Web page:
The Study of Man: A Debate on Race
Both Arthur de Gobineau and Alexis de Tocqueville must be numbered among the most original thinkers of the 19th century. Although their ideas were quite incompatible, coincidence made them friends, and friendship produced a sustained correspondence. To readers a century later, the most provocative passages in their letters are those that argue Gobineau’s racial theories. But these ideas, like Tocqueville’s criticism of them, are incomprehensible except when viewed in the context of the great controversy that has not yet lost its power to divide and embitter Frenchmen: the controversy over the French Revolution.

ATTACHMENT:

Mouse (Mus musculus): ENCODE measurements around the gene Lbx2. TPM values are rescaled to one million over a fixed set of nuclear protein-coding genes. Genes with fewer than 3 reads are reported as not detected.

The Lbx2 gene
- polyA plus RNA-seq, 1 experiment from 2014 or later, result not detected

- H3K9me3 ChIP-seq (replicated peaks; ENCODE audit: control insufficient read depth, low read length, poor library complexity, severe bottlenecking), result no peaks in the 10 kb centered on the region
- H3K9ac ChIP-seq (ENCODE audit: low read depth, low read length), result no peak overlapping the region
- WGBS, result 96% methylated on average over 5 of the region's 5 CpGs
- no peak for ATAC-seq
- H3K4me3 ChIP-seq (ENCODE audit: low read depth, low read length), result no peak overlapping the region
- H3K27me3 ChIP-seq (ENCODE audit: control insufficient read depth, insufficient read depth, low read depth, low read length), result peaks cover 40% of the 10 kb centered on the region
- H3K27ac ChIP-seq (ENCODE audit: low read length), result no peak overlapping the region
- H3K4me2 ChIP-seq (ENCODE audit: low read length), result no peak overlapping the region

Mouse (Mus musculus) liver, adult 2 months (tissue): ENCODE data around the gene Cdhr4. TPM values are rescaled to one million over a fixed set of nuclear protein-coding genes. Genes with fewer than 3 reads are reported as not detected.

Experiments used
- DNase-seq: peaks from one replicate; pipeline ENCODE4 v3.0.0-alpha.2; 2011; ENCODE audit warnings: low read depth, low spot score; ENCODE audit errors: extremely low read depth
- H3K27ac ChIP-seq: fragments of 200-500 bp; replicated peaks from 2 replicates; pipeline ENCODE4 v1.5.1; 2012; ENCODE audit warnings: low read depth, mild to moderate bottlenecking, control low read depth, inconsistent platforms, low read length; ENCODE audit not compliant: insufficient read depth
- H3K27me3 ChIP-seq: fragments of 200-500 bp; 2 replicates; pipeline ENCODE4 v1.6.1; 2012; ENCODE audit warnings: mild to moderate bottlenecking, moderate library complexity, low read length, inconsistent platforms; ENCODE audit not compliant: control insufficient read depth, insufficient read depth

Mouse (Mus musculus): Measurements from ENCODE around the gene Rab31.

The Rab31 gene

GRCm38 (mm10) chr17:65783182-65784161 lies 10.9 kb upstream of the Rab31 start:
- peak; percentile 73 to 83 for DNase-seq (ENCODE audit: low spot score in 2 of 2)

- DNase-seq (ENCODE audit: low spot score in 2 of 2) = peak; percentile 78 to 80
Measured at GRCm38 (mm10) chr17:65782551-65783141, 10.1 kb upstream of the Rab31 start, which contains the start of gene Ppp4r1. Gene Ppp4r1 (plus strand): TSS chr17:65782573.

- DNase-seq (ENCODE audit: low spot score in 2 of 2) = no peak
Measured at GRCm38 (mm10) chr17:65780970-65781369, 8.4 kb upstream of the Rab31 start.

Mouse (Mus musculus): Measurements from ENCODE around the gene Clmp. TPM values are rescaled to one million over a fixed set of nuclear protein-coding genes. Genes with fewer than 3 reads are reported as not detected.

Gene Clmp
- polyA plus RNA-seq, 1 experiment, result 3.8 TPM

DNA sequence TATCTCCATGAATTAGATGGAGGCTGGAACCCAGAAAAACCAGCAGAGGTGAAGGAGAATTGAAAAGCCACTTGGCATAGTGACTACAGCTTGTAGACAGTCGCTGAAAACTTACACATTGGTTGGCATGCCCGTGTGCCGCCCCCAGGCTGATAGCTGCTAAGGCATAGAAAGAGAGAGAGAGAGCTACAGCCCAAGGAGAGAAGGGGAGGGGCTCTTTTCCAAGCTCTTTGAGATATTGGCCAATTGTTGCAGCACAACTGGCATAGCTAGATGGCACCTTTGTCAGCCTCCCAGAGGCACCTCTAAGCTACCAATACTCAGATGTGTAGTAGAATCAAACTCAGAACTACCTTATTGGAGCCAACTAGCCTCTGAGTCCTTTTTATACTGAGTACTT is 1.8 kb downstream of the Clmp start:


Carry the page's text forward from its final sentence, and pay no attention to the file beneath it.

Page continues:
In Paris governments can still fall, or fail to come into being, over issues and ideas that date back to the 18th century. Since 1789 French politicians and thinkers have always had to take a stand toward the Revolution and the beliefs of the Enlightenment philosophers who prepared its way. The extreme right has of course opposed the Revolution and all its works in furious invective. The center in French politics has never found any ideals it preferred to the secular rationalism of the 18th century, nor offered any political settlement to replace that of the Revolution. The French left, although less enthusiastic than the center, has criticized, not the essential principles of 1789, but only their insufficiently radical application.
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